On January 23, 2014, Plaintiffs filed a Motion to Amend the Complaint to add an additional cause of action regarding due process and equal protection under the Constitution of South Carolina. (ECF No. 37.) In their Verified Amended Complaint for Declaratory, Injunctive, and Other Relief, Plaintiffs also requested that the court enjoin Defendants from denying Plaintiffs and all other same-sex couples the right to marry. (ECF No. 37-1.) Defendants consented to the motion. (ECF No. 38.) Thereafter, Plaintiffs filed a Verified Amended Complaint for Declaratory, Injunctive, and Other Relief on February 21, 2014. (ECF No. 41.) Defendants filed an Answer to the Amended Complaint on March 14, 2014, asserting essentially the same or similar defenses as stated in the Answer to the original Complaint. (ECF No. 45.)

On April 3, 2014, Defendants filed a Motion to Stay and Hold Cross-Motions Deadline in Abeyance in which they requested that the court stay the proceedings in this case until the United States Court of Appeals for the Fourth Circuit issued its final opinion in the appeal of the same-sex marriage decision of the United States District Court for the Eastern District of Virginia in Bostic v. Rainey, 970 F.Supp.2d 456 (E.D. Va. Feb. 13, 2014). (ECF No. 47.) The court granted Defendants' Motion to Stay on April 22, 2014. (ECF No. 54.) The Fourth Circuit issued its ruling in the Bostic case on July 28, 2014. Bostic v. Schaefer, 760 F.3d 352 (4th Cir. 2014). Thereafter, on October 6, 2014, the United States Supreme Court denied certiorari in the companion matters of Rainey v. Bostic, 135 S.Ct. 286, 190 L.Ed.2d 140 (2014), Schaefer v. Bostic, 135 S.Ct. 308, 190 L.Ed.2d 140 (2014), and McQuigg v. Bostic, 135 S.Ct. 314, 190 L.Ed.2d 140 (2014). By denying certiorari in these cases, the Supreme Court, in effect, did not overturn the ruling of the United States Court of Appeals for the Fourth Circuit in Bostic v. Schaefer, 760 F.3d 352 (4th Cir. 2014). In Bostic, the Fourth Circuit held that marriage laws prohibiting legal recognition of same-sex relationships in Virginia " violate the Due Process and Equal Protection Clauses of the Fourteenth Amendment to the extent that they

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prevent same-sex couples from marrying and prohibit Virginia from recognizing same-sex couples' lawful out-of-state marriages." Id. at 384. On October 7, 2014, the court sua sponte lifted the stay in this case and directed the parties to submit a proposed Amended Scheduling Order and/or Briefing Schedule to the court by October 15, 2014. (ECF No. 70.) The parties consented to a Scheduling Order which required that the dispositive motions in this case be filed by October 23, 2014, with responses and replies to follow thereafter in accordance with the scheduling order. (ECF No. 71.)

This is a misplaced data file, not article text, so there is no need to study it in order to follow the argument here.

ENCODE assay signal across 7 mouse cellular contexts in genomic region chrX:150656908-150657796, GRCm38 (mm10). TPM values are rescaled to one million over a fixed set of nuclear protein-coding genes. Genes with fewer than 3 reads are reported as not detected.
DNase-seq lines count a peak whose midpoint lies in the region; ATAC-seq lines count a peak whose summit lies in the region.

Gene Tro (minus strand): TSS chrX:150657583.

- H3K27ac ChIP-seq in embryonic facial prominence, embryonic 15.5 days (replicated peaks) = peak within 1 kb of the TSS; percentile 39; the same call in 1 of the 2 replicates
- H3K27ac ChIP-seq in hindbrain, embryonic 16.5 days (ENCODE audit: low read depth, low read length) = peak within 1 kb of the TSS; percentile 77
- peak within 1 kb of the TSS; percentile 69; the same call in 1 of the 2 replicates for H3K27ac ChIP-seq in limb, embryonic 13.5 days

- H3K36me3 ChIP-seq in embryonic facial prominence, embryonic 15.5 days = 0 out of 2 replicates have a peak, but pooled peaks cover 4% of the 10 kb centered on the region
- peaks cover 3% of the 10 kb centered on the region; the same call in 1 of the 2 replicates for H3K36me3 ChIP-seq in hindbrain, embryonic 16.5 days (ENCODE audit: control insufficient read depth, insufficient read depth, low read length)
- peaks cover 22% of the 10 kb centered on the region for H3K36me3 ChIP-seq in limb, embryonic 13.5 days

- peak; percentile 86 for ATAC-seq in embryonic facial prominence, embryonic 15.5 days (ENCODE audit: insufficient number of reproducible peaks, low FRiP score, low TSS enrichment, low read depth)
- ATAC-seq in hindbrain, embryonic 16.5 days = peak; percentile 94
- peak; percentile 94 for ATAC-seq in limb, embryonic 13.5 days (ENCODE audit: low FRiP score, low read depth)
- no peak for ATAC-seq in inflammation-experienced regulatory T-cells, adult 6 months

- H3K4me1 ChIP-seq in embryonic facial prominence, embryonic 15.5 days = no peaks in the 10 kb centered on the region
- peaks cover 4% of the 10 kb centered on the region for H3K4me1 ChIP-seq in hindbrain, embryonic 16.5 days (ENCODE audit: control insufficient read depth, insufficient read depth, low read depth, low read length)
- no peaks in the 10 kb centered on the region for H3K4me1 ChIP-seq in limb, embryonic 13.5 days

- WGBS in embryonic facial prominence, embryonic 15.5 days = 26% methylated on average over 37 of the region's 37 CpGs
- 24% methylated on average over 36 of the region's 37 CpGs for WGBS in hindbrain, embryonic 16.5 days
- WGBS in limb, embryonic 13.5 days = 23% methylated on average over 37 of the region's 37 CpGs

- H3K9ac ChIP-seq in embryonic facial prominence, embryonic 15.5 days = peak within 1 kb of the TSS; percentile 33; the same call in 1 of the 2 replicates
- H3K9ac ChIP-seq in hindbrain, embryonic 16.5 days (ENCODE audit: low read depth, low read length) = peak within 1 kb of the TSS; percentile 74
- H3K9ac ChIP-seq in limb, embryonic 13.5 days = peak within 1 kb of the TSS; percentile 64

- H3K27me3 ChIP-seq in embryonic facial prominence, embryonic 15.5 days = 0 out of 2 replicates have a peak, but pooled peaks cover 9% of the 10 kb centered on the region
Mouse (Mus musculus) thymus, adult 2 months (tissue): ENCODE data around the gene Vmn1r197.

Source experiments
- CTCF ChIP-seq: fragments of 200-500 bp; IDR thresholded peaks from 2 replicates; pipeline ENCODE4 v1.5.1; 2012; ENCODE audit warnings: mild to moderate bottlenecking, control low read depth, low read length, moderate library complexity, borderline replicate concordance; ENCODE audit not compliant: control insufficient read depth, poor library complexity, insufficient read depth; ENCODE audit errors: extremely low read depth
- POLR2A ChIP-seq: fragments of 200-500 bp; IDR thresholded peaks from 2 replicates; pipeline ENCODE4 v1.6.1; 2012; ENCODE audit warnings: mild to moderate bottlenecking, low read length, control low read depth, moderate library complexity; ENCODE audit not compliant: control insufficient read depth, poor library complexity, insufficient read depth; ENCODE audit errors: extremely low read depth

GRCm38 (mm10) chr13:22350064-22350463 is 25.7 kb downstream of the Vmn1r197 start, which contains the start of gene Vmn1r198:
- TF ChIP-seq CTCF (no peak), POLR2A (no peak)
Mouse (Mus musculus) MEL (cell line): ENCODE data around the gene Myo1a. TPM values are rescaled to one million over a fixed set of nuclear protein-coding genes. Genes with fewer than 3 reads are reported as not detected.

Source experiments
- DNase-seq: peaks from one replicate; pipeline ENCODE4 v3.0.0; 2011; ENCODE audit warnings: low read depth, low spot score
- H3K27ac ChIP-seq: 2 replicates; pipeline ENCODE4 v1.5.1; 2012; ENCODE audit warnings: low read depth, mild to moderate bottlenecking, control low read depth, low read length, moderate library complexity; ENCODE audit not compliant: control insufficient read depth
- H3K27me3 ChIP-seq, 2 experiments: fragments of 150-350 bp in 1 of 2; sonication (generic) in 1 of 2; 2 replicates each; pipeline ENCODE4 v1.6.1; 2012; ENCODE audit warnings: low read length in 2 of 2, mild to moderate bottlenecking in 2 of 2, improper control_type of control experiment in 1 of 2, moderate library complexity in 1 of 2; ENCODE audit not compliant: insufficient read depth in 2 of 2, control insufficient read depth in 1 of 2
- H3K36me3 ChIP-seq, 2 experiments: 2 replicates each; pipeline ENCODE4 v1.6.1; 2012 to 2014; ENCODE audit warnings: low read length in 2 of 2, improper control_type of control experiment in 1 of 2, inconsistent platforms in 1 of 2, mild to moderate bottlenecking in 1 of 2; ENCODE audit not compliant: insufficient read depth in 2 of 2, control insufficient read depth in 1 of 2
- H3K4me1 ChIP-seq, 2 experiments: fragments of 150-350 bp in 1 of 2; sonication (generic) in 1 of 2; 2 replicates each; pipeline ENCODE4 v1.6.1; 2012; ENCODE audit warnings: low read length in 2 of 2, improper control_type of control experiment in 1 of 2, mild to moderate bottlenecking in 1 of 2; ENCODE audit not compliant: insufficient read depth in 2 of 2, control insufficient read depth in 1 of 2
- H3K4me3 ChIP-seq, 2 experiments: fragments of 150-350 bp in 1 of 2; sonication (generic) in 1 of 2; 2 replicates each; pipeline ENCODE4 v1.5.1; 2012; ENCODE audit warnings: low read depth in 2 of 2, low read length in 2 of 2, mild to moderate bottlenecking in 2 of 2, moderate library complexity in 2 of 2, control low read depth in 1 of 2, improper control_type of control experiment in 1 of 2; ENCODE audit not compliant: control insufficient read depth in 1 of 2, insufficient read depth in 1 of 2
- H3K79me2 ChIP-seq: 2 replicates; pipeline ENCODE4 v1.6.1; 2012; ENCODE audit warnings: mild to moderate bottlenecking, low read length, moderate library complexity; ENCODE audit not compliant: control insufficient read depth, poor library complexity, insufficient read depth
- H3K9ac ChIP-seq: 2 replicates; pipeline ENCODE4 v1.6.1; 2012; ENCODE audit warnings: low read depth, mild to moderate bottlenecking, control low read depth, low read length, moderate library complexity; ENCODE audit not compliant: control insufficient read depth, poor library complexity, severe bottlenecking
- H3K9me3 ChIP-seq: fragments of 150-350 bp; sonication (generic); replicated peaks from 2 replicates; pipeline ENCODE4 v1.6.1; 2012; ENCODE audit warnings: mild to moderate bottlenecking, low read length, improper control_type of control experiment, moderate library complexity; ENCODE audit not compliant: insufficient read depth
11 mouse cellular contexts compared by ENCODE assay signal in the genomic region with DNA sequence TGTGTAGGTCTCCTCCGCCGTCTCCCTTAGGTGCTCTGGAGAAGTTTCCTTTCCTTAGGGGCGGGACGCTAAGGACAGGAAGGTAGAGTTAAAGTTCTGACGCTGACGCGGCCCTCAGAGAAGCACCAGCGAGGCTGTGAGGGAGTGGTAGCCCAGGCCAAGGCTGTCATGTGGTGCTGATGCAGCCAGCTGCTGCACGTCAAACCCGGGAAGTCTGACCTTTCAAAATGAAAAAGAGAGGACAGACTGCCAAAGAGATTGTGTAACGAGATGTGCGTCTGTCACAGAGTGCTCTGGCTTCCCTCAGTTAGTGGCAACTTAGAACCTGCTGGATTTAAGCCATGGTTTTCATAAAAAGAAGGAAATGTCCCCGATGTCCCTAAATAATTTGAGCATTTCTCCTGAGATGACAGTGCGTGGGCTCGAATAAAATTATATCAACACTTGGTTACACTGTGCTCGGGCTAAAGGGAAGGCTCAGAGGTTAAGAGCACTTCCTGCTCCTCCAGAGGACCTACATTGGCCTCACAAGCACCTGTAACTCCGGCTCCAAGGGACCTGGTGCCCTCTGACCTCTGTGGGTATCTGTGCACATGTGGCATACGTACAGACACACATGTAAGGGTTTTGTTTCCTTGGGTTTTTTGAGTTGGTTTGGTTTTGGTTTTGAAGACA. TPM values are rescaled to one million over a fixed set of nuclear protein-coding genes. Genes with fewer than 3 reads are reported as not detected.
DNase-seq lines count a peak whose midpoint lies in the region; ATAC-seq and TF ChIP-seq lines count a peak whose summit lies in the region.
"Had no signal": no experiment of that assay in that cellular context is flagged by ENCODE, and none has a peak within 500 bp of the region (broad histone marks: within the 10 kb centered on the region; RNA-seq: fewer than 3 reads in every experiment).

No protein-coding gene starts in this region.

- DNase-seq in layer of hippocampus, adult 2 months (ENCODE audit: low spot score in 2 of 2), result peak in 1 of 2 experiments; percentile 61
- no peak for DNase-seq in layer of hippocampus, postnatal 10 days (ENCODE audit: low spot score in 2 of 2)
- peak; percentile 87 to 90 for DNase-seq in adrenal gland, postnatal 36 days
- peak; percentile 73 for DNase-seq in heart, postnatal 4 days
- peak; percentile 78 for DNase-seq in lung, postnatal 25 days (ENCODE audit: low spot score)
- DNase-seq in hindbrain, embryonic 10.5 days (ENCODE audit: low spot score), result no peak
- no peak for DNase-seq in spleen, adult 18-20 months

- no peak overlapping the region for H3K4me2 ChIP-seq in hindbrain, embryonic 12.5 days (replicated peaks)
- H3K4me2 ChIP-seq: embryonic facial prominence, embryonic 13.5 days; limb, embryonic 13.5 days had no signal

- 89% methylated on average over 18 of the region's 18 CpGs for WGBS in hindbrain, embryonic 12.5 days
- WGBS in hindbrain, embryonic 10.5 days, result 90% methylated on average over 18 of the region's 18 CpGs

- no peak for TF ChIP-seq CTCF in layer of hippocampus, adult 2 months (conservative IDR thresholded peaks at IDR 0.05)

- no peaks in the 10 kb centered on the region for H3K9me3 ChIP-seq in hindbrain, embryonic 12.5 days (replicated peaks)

On October 20, 2014, Plaintiffs filed a Motion for Summary Judgment requesting that the court declare as unconstitutional the South Carolina statutes and constitutional provisions precluding persons from entering same-sex marriages or having their out-of-state valid same-sex marriages recognized in South Carolina and enter judgment in their favor. (ECF No. 75.) On October 23, 2014, Defendants filed a Motion for Judgment on the Pleadings arguing that this action is barred by federalism and the Eleventh Amendment, and that Plaintiffs lack standing to sue Defendants. (ECF No. 78.) Defendants further filed a Memorandum in Opposition to Plaintiffs' Motion for Summary Judgment on October 28, 2014. (ECF No. 79.) On October 31, 2014, Plaintiffs filed a Response to Defendants' Motion for Judgment on the Pleadings, to which Defendants filed a Reply to Return to Defendants' Motion for Judgment on the Pleadings on November 4, 2014. (ECF Nos. 82, 85.)

Although Plaintiffs filed their Motion for Summary Judgment first in this case, the court found it more prudent to rule first on Defendants' Motion for Judgment on the Pleadings since such a motion is based solely on the pleadings. On November 10, 2014, this court issued an Order and Opinion (the " November Order" ) granting in part and denying in part Defendants' Motion for Judgment on the Pleadings. (ECF No. 89.) In the November Order, this court found that Plaintiffs have standing to bring this suit seeking legal recognition of their same-sex marriage in the State of South Carolina, but did not find that Plaintiffs have sufficiently established standing to seek relief regarding the application and issuance of marriage licenses to same-sex couples in South Carolina. (Id. at 11-13.) The court barred the suit as to Governor Haley under the Eleventh Amendment and dismissed her from the suit, but found that Defendant falls under the Ex parte Young exception to Eleventh Amendment immunity and is not shielded by immunity in this action. (Id. at 16-20.) The court further found that Plaintiffs had sufficiently stated plausible allegations of constitutional violations, and thus their claim survives a Motion for Judgment on the Pleadings. (Id. at 13-15.)